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"I Will Not Be Complicit": Flake Announces Retirement, Joins Corker in Blasting Trump
Sen. Jeff Flake (R-AZ) shocked Washington on Tuesday, announcing his retirement in a floor speech bemoaning the "disrepair and destructiveness of our politics" under President Donald Trump. Flake declared that it was a time "when we must risk our careers in favor of our principles," urging his colleagues to join him in ending "our complicity in this alarming and dangerous state of affairs" and "our accommodation of the unacceptable."
Flake never uttered the President's name in his remarks, but he made a number of thinly-veiled references to his party's leader. "We must never adjust to the present coarseness of our national dialogue — with the tone set at the top," he said. "We must stop pretending that the degradation of our politics and the conduct of some in our executive branch are normal," he continued. Flake pointed to many of the defenses of Trump's rhetoric offered by his surrogates, refusing to excuse "reckless, outrageous, and undignified behavior" as "telling it like it is" and declaring that such behavior "does not project strength."
He also shot down the frequent claim that a "pivot" is coming. "We have fooled ourselves for long enough that a pivot to governing is right around the corner, a return to civility and stability right behind it," Flake said. "We know better than that. By now, we all know better than that." And he referred to a "segment of my party" that "believes that anything short of complete and unquestioning loyalty to a president who belongs to my party is unacceptable and suspect." Calling it "a matter of duty and conscience," Flake said he could not join them in silence as "the norms and values that keep America strong are undermined and as the alliances and agreements that ensure the stability of the entire world are routinely threatened by the level of thought that goes into 140 characters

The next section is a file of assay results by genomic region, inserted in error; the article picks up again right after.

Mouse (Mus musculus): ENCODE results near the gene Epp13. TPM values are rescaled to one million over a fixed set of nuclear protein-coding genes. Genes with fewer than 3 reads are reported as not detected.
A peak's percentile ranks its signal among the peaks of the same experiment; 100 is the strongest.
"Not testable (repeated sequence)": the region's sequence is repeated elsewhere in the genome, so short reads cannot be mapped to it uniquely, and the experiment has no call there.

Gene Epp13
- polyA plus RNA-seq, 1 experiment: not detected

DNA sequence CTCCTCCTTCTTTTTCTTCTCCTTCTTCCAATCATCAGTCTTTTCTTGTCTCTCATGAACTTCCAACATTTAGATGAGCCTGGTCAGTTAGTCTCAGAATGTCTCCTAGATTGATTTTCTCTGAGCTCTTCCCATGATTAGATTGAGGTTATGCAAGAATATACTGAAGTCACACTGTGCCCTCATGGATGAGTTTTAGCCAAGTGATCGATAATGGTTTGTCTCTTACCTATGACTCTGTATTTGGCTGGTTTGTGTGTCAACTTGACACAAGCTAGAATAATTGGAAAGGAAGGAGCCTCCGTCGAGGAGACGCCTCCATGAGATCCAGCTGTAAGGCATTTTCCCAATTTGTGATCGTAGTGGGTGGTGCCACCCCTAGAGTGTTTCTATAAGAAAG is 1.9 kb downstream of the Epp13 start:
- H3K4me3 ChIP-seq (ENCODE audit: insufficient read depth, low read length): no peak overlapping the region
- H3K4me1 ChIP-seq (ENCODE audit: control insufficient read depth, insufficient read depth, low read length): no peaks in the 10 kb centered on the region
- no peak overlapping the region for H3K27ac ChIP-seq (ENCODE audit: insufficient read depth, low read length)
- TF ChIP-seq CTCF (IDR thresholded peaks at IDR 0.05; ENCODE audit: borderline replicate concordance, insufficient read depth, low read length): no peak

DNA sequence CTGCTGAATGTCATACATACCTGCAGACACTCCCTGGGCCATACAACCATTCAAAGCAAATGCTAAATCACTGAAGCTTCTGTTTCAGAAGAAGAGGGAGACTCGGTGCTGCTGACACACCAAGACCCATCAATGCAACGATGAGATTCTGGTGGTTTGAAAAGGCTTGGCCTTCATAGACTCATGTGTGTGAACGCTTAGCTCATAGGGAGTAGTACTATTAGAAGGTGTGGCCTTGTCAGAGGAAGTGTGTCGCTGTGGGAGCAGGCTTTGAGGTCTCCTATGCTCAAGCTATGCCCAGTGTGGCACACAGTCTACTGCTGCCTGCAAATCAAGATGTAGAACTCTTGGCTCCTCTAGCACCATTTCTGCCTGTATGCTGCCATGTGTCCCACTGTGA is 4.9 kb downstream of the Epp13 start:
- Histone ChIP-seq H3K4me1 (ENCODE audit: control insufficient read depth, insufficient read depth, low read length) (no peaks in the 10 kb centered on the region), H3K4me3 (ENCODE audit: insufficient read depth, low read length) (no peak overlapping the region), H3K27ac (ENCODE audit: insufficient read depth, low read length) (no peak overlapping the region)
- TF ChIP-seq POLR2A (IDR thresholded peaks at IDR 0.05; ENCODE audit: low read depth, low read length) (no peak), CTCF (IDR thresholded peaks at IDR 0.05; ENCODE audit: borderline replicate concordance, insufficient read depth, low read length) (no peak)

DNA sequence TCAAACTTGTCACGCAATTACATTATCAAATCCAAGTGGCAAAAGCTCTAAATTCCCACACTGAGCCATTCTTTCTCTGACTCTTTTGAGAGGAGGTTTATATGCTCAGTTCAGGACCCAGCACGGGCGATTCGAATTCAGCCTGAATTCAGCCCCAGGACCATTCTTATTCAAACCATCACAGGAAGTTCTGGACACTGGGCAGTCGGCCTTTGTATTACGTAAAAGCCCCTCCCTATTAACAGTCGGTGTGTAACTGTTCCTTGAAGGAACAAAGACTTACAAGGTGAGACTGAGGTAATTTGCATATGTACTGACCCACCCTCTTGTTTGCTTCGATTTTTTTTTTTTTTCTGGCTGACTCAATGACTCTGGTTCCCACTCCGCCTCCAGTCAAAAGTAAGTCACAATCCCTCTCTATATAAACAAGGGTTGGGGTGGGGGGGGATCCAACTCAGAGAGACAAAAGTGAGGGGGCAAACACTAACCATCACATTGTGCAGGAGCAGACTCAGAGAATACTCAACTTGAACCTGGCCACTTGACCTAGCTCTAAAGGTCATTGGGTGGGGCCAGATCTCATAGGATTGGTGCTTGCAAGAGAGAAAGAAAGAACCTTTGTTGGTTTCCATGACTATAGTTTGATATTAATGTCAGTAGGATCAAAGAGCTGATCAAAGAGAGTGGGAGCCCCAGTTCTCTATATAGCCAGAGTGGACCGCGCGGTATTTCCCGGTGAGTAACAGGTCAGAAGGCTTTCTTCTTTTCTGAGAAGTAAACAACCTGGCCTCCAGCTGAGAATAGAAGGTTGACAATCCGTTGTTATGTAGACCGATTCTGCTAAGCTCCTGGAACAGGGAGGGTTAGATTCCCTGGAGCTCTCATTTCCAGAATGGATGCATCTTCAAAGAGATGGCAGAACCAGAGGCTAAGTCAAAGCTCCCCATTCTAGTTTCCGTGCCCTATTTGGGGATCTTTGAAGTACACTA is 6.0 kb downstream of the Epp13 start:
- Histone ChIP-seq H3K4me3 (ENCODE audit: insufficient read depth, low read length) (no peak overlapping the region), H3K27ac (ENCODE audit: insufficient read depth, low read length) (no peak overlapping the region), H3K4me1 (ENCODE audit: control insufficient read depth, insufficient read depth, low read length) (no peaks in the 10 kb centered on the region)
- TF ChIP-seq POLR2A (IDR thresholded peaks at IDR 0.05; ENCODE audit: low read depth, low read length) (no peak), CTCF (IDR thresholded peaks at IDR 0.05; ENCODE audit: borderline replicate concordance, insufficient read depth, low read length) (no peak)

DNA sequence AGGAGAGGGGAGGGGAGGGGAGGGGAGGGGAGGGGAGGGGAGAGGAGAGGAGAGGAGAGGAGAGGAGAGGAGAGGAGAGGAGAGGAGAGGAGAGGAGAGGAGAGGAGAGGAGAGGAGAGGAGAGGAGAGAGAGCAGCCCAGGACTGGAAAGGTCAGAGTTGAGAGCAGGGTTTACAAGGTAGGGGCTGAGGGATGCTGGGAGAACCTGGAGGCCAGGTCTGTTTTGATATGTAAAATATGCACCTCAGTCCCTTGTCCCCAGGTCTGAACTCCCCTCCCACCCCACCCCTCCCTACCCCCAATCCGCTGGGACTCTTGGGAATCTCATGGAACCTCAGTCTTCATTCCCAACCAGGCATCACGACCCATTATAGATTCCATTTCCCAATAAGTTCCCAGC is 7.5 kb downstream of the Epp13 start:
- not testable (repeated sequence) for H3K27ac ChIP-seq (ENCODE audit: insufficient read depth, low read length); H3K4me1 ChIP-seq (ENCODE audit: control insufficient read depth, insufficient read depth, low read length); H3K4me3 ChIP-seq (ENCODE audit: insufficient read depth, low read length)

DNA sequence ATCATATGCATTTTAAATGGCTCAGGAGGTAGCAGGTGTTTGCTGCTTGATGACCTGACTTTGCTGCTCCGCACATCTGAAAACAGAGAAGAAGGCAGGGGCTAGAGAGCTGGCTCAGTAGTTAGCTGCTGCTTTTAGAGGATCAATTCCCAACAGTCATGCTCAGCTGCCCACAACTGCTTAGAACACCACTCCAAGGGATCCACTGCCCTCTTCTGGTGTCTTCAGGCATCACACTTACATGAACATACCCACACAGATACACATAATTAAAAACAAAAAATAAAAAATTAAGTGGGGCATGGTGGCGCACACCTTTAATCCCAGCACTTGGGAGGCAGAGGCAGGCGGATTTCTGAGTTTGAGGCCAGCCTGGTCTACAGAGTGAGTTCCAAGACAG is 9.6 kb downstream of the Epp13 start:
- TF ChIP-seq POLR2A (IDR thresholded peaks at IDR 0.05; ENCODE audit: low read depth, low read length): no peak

Flake blasted terms such as "the new normal" and "politics as usual" that he said serve as accommodating to an era that is anything but. "We must never regard as 'normal' the regular and casual undermining of our democratic norms and ideals," he said. "We must never meekly accept the daily sundering of our country — the personal attacks, the threats against principles, freedoms, and institutions; the flagrant disregard for truth or decency, the reckless provocations, most often for the pettiest and most personal reasons, reasons having nothing whatsoever to do with the fortunes of the people that we have all been elected to serve."
"[Now is] a moment when it seems that our democracy is more defined by our discord and our dysfunction than it is by our values and our principles," Flake said, later referring to "the state of our disunion," "the indecency of our discourse," "the coarseness of our leadership," and "the compromise of our moral authority."
Flake called on his fellow senators to join him in standing against the behavior he labeled as "destructive to a democracy." He continued: "When the next generation asks us, 'Why didn’t you do something? Why didn’t you speak up?' — what are we going to say?" Announcing that he would not seek re-election for a second term, Flake declared: "I have children and grandchildren to answer to, and so...I will not be complicit."